"Since Superboy was announced, and the Atom, you just get a whole new crop of fans who are just into the superhero stuff, who had never really bothered with my work before, " he laughs. "Now they suddenly know who I am and now they're going back and checking out Sweet Tooth and Essex County.
"It's good to know that people are aware of the stuff you're doing and that there's actual people reading it."
Canadian artist Ken Lashley is ready for a new path in life - one that doesn't include drawing comic books to make a living.
For now, at least.
Lashley talks with JPK about why he's decided to take a break from working in the comic biz, what Marvel Comics thinks about this move, his new gig as creative director at TransGaming Technologies in Toronto and more. Just click the green arrow below.
JPK talks to filmmaker and actor Kevin Smith (Clerks, Chasing Amy, Zack And Miri Make A Porno) about his book/blog collection, My Boring-Ass Life, working on TV and the best part of being famous.
Steve Niles, writer of 30 Days Of Night. Photo by Tim Bradstreet.
Steve Niles is surprisingly cheerful for a man with blood slowly dripping out of his arm.
The acclaimed horror novelist and comic book scribe is such a busy man these days he even has to double up his newspaper interviews with his medical appointments (he’s healthy as a horse, by the way).
The biggest thing on the 42-year-old’s plate — ahead of writing Criminal Macabre for Dark Horse Comics, Bad Planet for Image Comics and the highly anticipated new book, Simon Dark, for DC Comics — is the impending release of the film 30 Days Of Night, based on a comic book, and screenplay, by Niles.
“I really is just the thrill of my life,” he says of the film.
“[Producer] Sam Raimi and [director] David Slade did more than justice to the comic. It’s faithful to the comic and it’s a really solid horror movie.”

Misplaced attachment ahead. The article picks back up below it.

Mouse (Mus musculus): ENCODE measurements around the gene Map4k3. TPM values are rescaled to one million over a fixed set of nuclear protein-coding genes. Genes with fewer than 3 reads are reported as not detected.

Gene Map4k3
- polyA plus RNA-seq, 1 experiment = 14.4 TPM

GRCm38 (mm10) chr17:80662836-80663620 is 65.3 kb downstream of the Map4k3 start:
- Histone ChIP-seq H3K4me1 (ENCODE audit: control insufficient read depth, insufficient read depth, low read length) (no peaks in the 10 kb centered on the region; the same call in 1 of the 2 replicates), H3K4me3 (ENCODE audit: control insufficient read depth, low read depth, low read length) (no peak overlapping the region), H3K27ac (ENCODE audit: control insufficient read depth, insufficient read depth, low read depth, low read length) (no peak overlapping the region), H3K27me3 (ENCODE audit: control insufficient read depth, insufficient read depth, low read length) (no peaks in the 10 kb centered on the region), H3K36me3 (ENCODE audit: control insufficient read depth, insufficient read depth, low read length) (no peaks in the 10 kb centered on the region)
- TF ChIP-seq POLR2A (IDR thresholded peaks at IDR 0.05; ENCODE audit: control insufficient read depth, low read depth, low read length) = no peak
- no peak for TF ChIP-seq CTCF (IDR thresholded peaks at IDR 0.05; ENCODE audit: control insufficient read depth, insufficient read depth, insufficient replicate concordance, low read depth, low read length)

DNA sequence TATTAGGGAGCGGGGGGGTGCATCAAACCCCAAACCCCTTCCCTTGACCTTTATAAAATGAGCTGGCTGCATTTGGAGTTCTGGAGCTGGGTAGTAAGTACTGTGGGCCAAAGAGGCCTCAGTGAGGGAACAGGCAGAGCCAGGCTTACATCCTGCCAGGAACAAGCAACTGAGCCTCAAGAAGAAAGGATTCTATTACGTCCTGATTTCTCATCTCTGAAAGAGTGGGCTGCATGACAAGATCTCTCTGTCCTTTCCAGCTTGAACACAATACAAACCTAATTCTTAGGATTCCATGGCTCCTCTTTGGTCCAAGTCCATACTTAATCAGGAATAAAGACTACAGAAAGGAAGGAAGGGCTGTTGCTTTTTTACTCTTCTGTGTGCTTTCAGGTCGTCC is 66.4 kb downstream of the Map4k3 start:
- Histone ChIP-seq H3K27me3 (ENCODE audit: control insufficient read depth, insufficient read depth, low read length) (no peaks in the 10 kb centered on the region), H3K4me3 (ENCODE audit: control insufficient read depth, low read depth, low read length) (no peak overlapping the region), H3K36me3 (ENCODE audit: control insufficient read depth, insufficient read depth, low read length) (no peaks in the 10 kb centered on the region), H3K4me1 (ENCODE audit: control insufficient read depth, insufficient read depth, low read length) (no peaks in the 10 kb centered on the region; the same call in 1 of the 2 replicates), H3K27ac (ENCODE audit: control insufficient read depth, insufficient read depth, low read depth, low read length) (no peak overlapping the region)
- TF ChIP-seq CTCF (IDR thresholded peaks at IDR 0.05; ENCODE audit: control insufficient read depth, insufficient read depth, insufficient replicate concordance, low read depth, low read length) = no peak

The appeal of the story — which revolves around a group of people trying to survive after vampires invade an Alaskan town where the sun goes down for one month — comes from a different take on its villains, according to the creator.
“[Films like] Underworld and Blade have really humanized vampires and made them action heroes, while [novelist] Anne Rice has made them sympathetic romance characters and what we really set out to do in 30 Days Of Night is to make vampires scary again,” Niles says.
“We stripped away all that humanity and just made it so all they see when they look at a human is food — nothing more.”
Having the film arrive in theatres in October is also a strange twist of fate, according to the writer.
“I pitched it around when I got to Hollywood about 10 or 11 years ago and got no’s across the board,” says Niles, who’ll be a guest at this weekend’s Rue Morgue Festival of Fear (www.rue-morgue.com/festival.php) as part of Fan Expo Canada at the Metro Toronto Convention Centre.
“Then when [publisher] IDW started, my friend Ted Adams called at said ‘Well, we really can’t pay any money, but if you have any ideas for comics, let me know.’ I literally just sent him my failed movie pitch list and he called back and said ‘Hey, this one about vampires in Alaska looks pretty good.’”
Things heated up quickly after the comic, drawn by gifted Australian artist Ben Templesmith, began to take shape, Niles says.